Tuesday, September 21, 2010
I thought it was almost mean. Jim could put a pancake on our dog Sally’s nose and she wouldn’t eat it until he said, “OK”. Then he took it one step further by putting it in her mouth and telling her to wait. And she would. Sometimes drool would drip, but she wouldn’t move until she was told to. No wonder law enforcement departments use dogs.
Their discipline shames us. Why then, if a dog has that much self control, do I struggle to just cut back to one cup of coffee in the morning. Probably because no one claps and cheers when I perform such an amazing feat. I’m so proud when I don’t pour a second cup, but the next day it’s almost tougher to resist.
Douglas McKenna, former director of Microsoft’s Leadership Development is quoted saying, “Here’s a secret about self-control: It works like a muscle. With each use, that muscle temporarily loses some strength, leaving you with reduced capacity to handle yourself if the next self-control challenge pops up too soon.”
It’s like running into an angry dog when you’re out on a jog. Your muscles and tired from working so hard, but you have to find the energy to throw rocks or climb a tree. I think that just means we are more susceptible to be tempted when we’re worn down.
I don’t think it’s a stretch to say we Americans don’t have a handle on self-control. Gallup’s latest findings show 63% of Americans are overweight, consumer debit is at an all time high, and violence on the streets and even in the home is disturbing. Granted other factors play in to these complicated scenarios, but when it’s unwrapped discipline and self control are in the center.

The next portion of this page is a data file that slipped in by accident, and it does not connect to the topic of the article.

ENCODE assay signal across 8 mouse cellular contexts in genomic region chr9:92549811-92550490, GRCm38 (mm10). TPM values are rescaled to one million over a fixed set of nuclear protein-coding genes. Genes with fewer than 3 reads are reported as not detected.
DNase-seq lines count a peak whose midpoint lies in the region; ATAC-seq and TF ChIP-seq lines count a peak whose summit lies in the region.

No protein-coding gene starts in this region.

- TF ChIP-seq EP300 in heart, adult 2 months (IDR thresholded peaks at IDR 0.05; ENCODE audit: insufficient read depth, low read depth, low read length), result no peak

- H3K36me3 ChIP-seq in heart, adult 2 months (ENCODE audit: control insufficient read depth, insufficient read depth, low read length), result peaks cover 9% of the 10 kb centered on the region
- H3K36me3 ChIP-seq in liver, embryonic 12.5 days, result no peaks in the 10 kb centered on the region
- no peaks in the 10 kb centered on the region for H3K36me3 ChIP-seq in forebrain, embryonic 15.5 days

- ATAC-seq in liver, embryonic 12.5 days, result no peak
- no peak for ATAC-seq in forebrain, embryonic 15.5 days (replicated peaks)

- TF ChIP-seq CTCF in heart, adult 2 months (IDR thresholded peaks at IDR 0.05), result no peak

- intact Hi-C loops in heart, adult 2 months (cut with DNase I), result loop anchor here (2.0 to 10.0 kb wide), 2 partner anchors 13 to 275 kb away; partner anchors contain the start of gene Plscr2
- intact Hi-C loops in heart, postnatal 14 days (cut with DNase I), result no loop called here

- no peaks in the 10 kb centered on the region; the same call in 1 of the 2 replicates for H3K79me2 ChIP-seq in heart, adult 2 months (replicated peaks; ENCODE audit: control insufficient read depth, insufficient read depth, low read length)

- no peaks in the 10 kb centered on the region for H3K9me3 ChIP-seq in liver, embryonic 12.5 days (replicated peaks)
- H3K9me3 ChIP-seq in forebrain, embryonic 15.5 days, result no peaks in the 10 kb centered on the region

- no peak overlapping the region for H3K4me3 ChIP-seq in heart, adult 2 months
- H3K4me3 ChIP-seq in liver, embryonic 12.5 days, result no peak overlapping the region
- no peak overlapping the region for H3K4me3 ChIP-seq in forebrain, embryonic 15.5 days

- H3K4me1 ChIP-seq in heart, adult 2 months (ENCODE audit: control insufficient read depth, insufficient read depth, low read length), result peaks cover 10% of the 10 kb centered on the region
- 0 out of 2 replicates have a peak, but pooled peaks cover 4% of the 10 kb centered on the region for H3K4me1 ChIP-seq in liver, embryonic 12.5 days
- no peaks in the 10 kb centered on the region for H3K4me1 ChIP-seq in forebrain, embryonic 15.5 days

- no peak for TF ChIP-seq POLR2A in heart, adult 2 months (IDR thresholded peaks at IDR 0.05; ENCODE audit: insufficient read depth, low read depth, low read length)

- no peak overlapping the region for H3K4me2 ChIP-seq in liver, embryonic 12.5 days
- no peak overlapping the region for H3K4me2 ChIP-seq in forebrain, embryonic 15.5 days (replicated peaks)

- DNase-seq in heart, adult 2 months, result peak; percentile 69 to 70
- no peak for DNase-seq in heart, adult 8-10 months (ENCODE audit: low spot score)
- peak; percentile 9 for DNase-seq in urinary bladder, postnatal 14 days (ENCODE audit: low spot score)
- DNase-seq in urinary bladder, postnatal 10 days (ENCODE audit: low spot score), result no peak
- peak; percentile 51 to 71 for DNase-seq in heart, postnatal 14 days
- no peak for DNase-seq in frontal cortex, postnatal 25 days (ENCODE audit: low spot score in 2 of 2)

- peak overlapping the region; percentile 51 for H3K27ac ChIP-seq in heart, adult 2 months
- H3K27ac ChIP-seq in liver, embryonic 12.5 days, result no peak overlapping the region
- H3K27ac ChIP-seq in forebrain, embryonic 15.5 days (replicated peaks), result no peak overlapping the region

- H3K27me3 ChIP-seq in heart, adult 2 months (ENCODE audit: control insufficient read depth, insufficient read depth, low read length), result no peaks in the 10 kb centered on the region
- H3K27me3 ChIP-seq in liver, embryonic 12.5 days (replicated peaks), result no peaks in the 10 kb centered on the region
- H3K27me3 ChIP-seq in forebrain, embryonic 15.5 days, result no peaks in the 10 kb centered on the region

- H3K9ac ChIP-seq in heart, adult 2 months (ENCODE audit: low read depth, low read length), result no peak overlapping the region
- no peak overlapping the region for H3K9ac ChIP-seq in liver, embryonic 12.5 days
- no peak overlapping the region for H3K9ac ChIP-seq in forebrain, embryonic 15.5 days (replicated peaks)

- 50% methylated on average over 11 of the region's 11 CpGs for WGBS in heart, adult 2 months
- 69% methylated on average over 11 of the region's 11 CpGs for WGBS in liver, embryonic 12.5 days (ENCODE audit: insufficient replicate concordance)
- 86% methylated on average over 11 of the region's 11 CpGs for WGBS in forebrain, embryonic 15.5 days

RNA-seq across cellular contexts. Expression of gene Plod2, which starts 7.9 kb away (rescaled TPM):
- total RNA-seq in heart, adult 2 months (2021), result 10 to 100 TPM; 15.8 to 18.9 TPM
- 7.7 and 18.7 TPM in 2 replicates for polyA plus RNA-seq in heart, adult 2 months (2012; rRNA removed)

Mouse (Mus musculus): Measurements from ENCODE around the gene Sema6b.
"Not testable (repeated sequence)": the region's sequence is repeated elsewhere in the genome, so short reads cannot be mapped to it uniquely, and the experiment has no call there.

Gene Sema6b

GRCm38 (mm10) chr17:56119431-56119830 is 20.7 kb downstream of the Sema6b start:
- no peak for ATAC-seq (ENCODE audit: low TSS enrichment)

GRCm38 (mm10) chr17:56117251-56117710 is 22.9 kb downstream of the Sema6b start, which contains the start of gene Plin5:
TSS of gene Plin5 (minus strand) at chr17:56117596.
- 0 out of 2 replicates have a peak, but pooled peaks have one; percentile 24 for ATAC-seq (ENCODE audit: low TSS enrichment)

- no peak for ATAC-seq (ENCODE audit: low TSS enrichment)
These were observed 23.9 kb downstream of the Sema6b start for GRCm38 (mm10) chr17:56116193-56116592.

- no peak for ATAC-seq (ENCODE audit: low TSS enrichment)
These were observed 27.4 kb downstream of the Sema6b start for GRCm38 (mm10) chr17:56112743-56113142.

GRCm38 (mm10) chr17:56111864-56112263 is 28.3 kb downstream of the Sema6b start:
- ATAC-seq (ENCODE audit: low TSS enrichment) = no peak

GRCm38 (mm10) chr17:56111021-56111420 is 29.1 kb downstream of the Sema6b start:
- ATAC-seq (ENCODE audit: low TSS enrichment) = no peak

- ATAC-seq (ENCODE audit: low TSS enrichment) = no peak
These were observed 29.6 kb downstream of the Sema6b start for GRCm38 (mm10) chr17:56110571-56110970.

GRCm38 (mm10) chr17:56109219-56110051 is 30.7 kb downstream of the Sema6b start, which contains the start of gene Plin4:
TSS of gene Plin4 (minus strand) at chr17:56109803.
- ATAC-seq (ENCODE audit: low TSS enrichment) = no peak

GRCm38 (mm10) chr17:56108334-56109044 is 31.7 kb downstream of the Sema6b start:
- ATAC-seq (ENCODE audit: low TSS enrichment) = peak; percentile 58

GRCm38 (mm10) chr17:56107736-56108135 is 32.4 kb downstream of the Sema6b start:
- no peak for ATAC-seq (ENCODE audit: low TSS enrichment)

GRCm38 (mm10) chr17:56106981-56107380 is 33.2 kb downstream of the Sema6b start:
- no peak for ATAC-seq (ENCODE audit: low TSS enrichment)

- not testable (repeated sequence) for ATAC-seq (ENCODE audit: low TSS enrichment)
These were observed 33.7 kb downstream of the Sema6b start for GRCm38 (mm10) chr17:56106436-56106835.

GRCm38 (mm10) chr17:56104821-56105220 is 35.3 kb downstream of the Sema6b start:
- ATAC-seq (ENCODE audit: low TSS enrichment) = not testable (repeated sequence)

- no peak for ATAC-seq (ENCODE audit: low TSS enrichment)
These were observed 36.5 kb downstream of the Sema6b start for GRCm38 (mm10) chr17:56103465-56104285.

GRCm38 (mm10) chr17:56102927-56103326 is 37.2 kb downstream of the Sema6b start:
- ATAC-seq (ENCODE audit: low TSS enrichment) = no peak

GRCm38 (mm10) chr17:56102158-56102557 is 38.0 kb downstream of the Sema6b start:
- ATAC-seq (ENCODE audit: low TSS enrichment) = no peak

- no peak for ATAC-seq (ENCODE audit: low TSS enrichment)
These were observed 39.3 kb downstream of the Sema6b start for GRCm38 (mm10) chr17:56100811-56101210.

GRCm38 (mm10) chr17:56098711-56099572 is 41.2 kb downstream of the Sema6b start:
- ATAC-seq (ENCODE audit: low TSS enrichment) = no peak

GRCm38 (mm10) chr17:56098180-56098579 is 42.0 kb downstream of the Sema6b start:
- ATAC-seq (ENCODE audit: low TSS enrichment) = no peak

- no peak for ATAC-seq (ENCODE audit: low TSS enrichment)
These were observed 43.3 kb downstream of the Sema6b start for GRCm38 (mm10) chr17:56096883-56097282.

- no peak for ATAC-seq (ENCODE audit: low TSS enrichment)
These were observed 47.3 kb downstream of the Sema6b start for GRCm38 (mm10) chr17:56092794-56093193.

Why is it self control seems to be no problem for some and a real struggle for others? Studies have shown those with high levels of self control are actually using two parts of their brain instead of just one. Certainly temperament plays into the equation too. I feel at times I have a total brain malfunction when I know better, but give in anyway.
We all operate on such impulse. I have decided if I slow down just a bit and think before I say what I really want to say, grab the fast food, or buy the amazing bargain I really don’t need, it would help. I also know now if I make it past the first temptation, that my discipline muscle will be tired and I’ll have to grit my teeth and throw rocks the next go around. Clapping and cheering might help too.
“Therefore, prepare your minds for action; be self-controlled ...”
~1 Peter 1:13